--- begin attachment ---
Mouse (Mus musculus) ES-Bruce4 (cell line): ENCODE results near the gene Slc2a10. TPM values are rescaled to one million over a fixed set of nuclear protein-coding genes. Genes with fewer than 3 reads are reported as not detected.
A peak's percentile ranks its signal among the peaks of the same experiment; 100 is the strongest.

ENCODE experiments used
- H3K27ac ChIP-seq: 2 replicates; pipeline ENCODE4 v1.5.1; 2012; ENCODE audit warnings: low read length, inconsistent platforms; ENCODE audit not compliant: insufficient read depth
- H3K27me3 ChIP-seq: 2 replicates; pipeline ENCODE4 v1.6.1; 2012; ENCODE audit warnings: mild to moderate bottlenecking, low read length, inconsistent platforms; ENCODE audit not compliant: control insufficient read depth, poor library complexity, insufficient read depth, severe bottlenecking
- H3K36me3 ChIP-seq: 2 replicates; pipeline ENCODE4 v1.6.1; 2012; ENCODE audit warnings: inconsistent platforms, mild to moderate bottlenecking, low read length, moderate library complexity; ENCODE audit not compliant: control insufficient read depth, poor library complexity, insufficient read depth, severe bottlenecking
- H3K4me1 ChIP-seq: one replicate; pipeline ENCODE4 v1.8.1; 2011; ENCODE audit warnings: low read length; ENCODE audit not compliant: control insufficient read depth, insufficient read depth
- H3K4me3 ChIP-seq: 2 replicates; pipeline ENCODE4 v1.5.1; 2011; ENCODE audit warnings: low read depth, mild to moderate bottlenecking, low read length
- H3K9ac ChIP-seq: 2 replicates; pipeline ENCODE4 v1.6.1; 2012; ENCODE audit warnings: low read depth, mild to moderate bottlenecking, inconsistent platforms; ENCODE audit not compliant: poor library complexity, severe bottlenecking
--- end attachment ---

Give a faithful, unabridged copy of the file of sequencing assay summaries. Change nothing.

Mouse (Mus musculus) ES-Bruce4 (cell line): ENCODE results near the gene Slc2a10. TPM values are rescaled to one million over a fixed set of nuclear protein-coding genes. Genes with fewer than 3 reads are reported as not detected.
A peak's percentile ranks its signal among the peaks of the same experiment; 100 is the strongest.

ENCODE experiments used
- H3K27ac ChIP-seq: 2 replicates; pipeline ENCODE4 v1.5.1; 2012; ENCODE audit warnings: low read length, inconsistent platforms; ENCODE audit not compliant: insufficient read depth
- H3K27me3 ChIP-seq: 2 replicates; pipeline ENCODE4 v1.6.1; 2012; ENCODE audit warnings: mild to moderate bottlenecking, low read length, inconsistent platforms; ENCODE audit not compliant: control insufficient read depth, poor library complexity, insufficient read depth, severe bottlenecking
- H3K36me3 ChIP-seq: 2 replicates; pipeline ENCODE4 v1.6.1; 2012; ENCODE audit warnings: inconsistent platforms, mild to moderate bottlenecking, low read length, moderate library complexity; ENCODE audit not compliant: control insufficient read depth, poor library complexity, insufficient read depth, severe bottlenecking
- H3K4me1 ChIP-seq: one replicate; pipeline ENCODE4 v1.8.1; 2011; ENCODE audit warnings: low read length; ENCODE audit not compliant: control insufficient read depth, insufficient read depth
- H3K4me3 ChIP-seq: 2 replicates; pipeline ENCODE4 v1.5.1; 2011; ENCODE audit warnings: low read depth, mild to moderate bottlenecking, low read length
- H3K9ac ChIP-seq: 2 replicates; pipeline ENCODE4 v1.6.1; 2012; ENCODE audit warnings: low read depth, mild to moderate bottlenecking, inconsistent platforms; ENCODE audit not compliant: poor library complexity, severe bottlenecking